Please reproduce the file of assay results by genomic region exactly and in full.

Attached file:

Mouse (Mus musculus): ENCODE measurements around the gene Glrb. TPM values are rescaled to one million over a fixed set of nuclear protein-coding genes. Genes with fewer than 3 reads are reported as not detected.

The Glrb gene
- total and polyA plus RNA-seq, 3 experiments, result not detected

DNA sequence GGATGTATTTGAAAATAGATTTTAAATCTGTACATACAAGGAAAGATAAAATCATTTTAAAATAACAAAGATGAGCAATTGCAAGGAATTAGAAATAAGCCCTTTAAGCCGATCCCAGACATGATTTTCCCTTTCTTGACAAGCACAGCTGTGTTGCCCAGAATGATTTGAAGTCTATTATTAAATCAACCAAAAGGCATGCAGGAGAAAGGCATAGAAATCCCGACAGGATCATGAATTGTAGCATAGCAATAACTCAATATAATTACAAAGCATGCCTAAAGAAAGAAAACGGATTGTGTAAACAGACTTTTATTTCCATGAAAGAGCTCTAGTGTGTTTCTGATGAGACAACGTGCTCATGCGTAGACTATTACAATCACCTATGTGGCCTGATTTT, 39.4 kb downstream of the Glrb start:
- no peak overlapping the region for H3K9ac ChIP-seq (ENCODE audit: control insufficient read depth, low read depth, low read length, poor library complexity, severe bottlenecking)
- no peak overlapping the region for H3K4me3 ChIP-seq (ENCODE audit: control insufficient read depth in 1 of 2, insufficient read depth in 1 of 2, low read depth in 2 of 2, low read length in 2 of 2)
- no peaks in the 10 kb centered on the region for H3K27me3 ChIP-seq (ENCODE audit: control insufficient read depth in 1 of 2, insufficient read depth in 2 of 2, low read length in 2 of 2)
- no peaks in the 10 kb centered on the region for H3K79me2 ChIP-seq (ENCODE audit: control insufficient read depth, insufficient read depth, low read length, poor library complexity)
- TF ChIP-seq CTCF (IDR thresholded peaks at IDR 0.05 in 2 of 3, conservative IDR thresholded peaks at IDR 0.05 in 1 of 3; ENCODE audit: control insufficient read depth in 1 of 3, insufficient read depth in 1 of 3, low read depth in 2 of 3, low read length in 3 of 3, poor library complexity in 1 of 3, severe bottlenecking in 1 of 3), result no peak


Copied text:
Mouse (Mus musculus): ENCODE measurements around the gene Glrb. TPM values are rescaled to one million over a fixed set of nuclear protein-coding genes. Genes with fewer than 3 reads are reported as not detected.

The Glrb gene
- total and polyA plus RNA-seq, 3 experiments, result not detected

DNA sequence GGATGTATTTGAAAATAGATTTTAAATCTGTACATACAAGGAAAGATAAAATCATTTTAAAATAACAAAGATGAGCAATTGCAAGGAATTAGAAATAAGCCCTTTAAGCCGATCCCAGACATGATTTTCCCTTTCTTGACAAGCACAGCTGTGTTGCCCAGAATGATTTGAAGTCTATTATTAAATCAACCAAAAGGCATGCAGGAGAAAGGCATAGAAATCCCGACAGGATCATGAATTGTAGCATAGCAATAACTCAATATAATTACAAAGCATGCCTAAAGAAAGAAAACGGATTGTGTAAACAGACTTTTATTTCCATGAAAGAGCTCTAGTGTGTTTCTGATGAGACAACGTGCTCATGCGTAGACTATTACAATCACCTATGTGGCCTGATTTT, 39.4 kb downstream of the Glrb start:
- no peak overlapping the region for H3K9ac ChIP-seq (ENCODE audit: control insufficient read depth, low read depth, low read length, poor library complexity, severe bottlenecking)
- no peak overlapping the region for H3K4me3 ChIP-seq (ENCODE audit: control insufficient read depth in 1 of 2, insufficient read depth in 1 of 2, low read depth in 2 of 2, low read length in 2 of 2)
- no peaks in the 10 kb centered on the region for H3K27me3 ChIP-seq (ENCODE audit: control insufficient read depth in 1 of 2, insufficient read depth in 2 of 2, low read length in 2 of 2)
- no peaks in the 10 kb centered on the region for H3K79me2 ChIP-seq (ENCODE audit: control insufficient read depth, insufficient read depth, low read length, poor library complexity)
- TF ChIP-seq CTCF (IDR thresholded peaks at IDR 0.05 in 2 of 3, conservative IDR thresholded peaks at IDR 0.05 in 1 of 3; ENCODE audit: control insufficient read depth in 1 of 3, insufficient read depth in 1 of 3, low read depth in 2 of 3, low read length in 3 of 3, poor library complexity in 1 of 3, severe bottlenecking in 1 of 3), result no peak